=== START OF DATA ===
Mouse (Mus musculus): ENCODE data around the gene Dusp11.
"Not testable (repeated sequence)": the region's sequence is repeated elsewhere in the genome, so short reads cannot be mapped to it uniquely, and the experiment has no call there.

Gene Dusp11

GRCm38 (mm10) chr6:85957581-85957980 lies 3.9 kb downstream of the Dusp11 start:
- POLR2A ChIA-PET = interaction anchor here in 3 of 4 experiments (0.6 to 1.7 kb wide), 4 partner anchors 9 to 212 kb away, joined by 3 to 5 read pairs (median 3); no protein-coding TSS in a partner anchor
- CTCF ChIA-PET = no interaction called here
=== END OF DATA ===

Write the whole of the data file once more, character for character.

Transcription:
Mouse (Mus musculus): ENCODE data around the gene Dusp11.
"Not testable (repeated sequence)": the region's sequence is repeated elsewhere in the genome, so short reads cannot be mapped to it uniquely, and the experiment has no call there.

Gene Dusp11

GRCm38 (mm10) chr6:85957581-85957980 lies 3.9 kb downstream of the Dusp11 start:
- POLR2A ChIA-PET = interaction anchor here in 3 of 4 experiments (0.6 to 1.7 kb wide), 4 partner anchors 9 to 212 kb away, joined by 3 to 5 read pairs (median 3); no protein-coding TSS in a partner anchor
- CTCF ChIA-PET = no interaction called here